Last month the Federal Circuit Court handed down a $200,000 penalty to a Sydney sushi outlet, its Director and the shop’s accountant for the underpayment of employee wages.
The Director was ordered to pay $30,000 of that amount for failing to pay three employees the minimum rates as set out in the Fast Food Industry Award 2010.
The three underpaid employees were nationals of the Republic of Korea, working in Australia on working holiday visas. An internship agreement with the Busan Institute of Science and Technology was entered into by the Director and the nationals for work experience to be provided by the sushi shop for a period of 12 months.
In the agreement, the students were to be paid a flat hourly rate of $12, with no extras such as weekend rates or overtime. This amount was found to be vastly under the minimum Award rate, which stood at around $16 to $20 an hour. It was uncovered that $50,000 worth of underpayments were owed to the employees over the course of their employment.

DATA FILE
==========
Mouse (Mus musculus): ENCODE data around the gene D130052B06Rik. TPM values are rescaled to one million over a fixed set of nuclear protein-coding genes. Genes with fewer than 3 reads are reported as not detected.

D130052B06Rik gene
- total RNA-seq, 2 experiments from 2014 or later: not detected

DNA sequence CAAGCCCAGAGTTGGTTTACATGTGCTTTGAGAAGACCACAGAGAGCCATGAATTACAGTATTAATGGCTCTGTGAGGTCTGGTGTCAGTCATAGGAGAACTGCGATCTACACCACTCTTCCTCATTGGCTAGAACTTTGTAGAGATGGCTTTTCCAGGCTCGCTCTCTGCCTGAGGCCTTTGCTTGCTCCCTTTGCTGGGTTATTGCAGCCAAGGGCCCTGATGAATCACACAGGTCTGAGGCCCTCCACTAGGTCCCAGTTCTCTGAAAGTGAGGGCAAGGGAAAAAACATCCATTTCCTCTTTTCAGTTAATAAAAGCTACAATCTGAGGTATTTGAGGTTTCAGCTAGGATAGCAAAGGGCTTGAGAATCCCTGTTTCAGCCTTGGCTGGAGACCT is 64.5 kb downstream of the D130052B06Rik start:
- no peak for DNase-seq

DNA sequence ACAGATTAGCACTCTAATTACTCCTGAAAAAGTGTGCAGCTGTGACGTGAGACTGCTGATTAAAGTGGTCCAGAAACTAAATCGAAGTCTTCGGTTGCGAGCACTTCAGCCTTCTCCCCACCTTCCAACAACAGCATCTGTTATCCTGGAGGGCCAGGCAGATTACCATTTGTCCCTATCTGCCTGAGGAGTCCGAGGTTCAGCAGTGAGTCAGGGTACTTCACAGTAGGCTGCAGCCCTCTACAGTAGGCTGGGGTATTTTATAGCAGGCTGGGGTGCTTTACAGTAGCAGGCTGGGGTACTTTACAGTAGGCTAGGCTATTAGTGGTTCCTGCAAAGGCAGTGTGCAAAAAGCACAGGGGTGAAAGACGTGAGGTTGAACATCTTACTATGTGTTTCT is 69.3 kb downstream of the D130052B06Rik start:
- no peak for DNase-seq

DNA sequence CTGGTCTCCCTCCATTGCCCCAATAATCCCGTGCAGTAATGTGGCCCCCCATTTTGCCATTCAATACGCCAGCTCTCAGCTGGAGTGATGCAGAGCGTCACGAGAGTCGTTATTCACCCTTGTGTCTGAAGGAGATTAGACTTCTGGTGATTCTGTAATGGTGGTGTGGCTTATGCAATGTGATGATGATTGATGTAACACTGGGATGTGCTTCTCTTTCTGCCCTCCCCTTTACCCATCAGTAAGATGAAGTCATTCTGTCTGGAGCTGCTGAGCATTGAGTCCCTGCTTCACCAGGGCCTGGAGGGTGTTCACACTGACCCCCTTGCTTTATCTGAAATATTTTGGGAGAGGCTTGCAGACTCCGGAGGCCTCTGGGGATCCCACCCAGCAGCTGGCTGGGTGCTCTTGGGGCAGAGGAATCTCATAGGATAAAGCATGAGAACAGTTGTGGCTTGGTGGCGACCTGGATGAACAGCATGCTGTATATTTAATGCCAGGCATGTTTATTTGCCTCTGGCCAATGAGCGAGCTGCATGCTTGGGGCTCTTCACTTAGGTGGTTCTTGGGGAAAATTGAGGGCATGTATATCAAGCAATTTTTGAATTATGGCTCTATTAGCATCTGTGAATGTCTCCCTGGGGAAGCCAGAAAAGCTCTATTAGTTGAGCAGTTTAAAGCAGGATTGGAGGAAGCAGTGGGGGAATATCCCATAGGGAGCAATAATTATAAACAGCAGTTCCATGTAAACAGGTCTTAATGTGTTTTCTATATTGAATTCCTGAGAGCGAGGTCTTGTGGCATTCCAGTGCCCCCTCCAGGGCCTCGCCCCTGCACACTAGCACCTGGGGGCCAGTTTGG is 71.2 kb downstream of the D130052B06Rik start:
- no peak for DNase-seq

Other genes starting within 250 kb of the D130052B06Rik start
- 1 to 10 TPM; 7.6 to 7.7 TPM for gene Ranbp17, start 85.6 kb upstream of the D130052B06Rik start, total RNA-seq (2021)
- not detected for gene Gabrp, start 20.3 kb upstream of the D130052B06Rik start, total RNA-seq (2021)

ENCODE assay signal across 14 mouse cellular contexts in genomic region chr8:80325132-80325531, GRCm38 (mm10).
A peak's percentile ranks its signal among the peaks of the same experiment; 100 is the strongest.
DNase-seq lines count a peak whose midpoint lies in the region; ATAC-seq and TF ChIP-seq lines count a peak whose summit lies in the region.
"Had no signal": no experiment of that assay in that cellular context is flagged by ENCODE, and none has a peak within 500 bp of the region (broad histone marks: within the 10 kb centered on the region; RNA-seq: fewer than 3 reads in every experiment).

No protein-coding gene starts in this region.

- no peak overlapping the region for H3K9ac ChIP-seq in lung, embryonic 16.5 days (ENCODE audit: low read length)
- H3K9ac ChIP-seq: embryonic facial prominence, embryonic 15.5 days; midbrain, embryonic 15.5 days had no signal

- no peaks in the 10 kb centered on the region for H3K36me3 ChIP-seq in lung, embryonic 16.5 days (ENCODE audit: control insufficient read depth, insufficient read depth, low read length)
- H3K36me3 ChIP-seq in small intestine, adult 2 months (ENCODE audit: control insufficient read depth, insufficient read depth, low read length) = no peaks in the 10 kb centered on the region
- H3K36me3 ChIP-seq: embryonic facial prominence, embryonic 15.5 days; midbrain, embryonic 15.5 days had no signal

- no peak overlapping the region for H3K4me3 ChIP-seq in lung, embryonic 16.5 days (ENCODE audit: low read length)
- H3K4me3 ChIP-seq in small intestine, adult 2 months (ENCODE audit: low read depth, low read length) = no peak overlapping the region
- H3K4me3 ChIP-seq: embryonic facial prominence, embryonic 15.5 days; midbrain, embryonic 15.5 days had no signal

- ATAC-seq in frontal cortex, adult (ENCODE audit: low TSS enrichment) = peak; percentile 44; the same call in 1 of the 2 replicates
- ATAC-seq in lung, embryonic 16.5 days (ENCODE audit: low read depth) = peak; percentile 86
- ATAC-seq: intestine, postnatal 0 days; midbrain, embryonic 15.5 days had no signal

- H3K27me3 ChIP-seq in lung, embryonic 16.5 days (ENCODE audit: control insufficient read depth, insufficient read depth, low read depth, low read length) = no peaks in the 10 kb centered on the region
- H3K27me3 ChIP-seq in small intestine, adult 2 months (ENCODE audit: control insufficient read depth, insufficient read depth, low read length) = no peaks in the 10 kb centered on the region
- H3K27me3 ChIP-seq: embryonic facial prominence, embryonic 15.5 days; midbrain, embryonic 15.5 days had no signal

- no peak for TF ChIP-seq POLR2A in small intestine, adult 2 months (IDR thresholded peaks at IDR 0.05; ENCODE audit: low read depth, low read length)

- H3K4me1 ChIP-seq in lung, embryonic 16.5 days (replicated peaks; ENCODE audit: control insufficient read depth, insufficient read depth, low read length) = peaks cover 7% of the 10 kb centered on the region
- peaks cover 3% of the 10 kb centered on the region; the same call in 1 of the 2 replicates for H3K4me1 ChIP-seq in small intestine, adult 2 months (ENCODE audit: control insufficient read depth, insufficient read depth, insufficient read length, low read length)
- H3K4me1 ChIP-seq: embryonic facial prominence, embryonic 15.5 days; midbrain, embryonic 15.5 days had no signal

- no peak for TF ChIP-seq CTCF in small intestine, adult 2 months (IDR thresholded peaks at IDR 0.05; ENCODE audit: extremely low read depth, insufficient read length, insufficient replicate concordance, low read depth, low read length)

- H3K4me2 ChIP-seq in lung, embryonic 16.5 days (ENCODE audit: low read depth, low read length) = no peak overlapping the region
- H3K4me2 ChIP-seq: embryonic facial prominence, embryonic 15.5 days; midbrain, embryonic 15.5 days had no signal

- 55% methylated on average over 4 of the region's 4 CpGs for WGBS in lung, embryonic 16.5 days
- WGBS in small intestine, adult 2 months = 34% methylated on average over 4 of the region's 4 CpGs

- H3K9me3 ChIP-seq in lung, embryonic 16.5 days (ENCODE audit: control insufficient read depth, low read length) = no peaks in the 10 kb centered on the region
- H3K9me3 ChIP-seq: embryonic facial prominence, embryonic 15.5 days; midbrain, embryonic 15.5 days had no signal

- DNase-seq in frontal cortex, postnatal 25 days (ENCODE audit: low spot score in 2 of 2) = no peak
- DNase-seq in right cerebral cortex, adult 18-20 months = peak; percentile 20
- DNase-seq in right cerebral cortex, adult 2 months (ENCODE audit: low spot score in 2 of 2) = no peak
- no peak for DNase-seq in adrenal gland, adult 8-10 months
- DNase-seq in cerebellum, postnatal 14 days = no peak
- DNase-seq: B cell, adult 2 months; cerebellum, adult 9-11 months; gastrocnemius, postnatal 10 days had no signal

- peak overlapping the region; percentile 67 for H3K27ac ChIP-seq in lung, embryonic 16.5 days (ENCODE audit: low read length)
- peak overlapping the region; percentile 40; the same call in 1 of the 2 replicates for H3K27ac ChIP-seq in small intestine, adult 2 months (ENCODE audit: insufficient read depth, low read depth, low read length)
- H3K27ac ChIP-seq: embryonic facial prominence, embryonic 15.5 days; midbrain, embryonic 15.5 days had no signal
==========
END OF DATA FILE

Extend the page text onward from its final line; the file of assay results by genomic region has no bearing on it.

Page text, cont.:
In addition to underpaying the employees, the Director and the shop’s accountant were found to have submitted false PAYG Payment summaries to the Fair Work Ombudsman. The Court stated that this constituted ‘the highest level of dishonesty’ and displayed that the shop was intentionally underpaying employees for its own personal financial advantage.
The shop was ordered to pay the appropriate amounts owed to the ex-employees, and was additionally ordered to pay the penalty of $200,000 imposed by the Court. $5,000 of that amount was ordered to be paid by the shop’s accountant for assisting with the dishonesty.
Cases like these make it apparent that businesses should ensure all employees are paid in accordance with relevant awards. If you require advice regarding remunerating your employees or how best to ensure compliance with modern awards, please contact our Workplace Team.